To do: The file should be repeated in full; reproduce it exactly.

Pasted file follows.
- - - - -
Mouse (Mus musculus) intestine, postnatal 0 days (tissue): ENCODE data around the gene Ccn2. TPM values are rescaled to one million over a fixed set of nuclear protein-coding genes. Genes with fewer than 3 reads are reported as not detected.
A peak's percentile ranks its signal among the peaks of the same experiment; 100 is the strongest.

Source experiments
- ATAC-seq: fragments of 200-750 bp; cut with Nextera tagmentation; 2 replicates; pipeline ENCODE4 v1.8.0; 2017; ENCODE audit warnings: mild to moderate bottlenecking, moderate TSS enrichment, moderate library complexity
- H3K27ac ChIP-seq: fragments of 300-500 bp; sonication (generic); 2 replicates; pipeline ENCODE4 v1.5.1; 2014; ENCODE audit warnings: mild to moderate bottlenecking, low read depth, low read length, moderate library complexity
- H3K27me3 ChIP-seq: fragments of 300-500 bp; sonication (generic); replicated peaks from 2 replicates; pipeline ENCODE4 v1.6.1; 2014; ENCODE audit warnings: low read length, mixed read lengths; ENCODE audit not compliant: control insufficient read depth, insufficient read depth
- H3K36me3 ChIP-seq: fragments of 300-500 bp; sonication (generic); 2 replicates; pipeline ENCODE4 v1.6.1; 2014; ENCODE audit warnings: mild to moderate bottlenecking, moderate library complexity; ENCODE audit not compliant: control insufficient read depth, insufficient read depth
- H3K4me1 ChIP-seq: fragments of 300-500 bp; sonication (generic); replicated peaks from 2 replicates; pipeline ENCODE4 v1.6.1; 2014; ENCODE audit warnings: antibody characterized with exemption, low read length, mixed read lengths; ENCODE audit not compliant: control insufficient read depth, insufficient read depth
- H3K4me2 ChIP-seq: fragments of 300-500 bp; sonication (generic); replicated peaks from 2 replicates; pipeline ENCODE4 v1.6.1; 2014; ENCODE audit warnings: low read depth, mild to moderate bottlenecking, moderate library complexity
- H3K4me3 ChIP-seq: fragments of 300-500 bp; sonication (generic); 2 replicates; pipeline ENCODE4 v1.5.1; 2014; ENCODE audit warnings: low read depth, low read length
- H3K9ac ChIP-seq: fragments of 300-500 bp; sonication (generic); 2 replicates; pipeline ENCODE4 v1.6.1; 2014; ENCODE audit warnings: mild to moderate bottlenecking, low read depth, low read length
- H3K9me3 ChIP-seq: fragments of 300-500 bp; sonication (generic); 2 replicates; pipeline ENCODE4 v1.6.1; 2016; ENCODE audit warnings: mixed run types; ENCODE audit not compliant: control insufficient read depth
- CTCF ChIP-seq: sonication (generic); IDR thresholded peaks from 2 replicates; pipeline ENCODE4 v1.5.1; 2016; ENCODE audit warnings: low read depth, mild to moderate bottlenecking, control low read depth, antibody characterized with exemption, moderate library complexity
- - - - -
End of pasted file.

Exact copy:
Mouse (Mus musculus) intestine, postnatal 0 days (tissue): ENCODE data around the gene Ccn2. TPM values are rescaled to one million over a fixed set of nuclear protein-coding genes. Genes with fewer than 3 reads are reported as not detected.
A peak's percentile ranks its signal among the peaks of the same experiment; 100 is the strongest.

Source experiments
- ATAC-seq: fragments of 200-750 bp; cut with Nextera tagmentation; 2 replicates; pipeline ENCODE4 v1.8.0; 2017; ENCODE audit warnings: mild to moderate bottlenecking, moderate TSS enrichment, moderate library complexity
- H3K27ac ChIP-seq: fragments of 300-500 bp; sonication (generic); 2 replicates; pipeline ENCODE4 v1.5.1; 2014; ENCODE audit warnings: mild to moderate bottlenecking, low read depth, low read length, moderate library complexity
- H3K27me3 ChIP-seq: fragments of 300-500 bp; sonication (generic); replicated peaks from 2 replicates; pipeline ENCODE4 v1.6.1; 2014; ENCODE audit warnings: low read length, mixed read lengths; ENCODE audit not compliant: control insufficient read depth, insufficient read depth
- H3K36me3 ChIP-seq: fragments of 300-500 bp; sonication (generic); 2 replicates; pipeline ENCODE4 v1.6.1; 2014; ENCODE audit warnings: mild to moderate bottlenecking, moderate library complexity; ENCODE audit not compliant: control insufficient read depth, insufficient read depth
- H3K4me1 ChIP-seq: fragments of 300-500 bp; sonication (generic); replicated peaks from 2 replicates; pipeline ENCODE4 v1.6.1; 2014; ENCODE audit warnings: antibody characterized with exemption, low read length, mixed read lengths; ENCODE audit not compliant: control insufficient read depth, insufficient read depth
- H3K4me2 ChIP-seq: fragments of 300-500 bp; sonication (generic); replicated peaks from 2 replicates; pipeline ENCODE4 v1.6.1; 2014; ENCODE audit warnings: low read depth, mild to moderate bottlenecking, moderate library complexity
- H3K4me3 ChIP-seq: fragments of 300-500 bp; sonication (generic); 2 replicates; pipeline ENCODE4 v1.5.1; 2014; ENCODE audit warnings: low read depth, low read length
- H3K9ac ChIP-seq: fragments of 300-500 bp; sonication (generic); 2 replicates; pipeline ENCODE4 v1.6.1; 2014; ENCODE audit warnings: mild to moderate bottlenecking, low read depth, low read length
- H3K9me3 ChIP-seq: fragments of 300-500 bp; sonication (generic); 2 replicates; pipeline ENCODE4 v1.6.1; 2016; ENCODE audit warnings: mixed run types; ENCODE audit not compliant: control insufficient read depth
- CTCF ChIP-seq: sonication (generic); IDR thresholded peaks from 2 replicates; pipeline ENCODE4 v1.5.1; 2016; ENCODE audit warnings: low read depth, mild to moderate bottlenecking, control low read depth, antibody characterized with exemption, moderate library complexity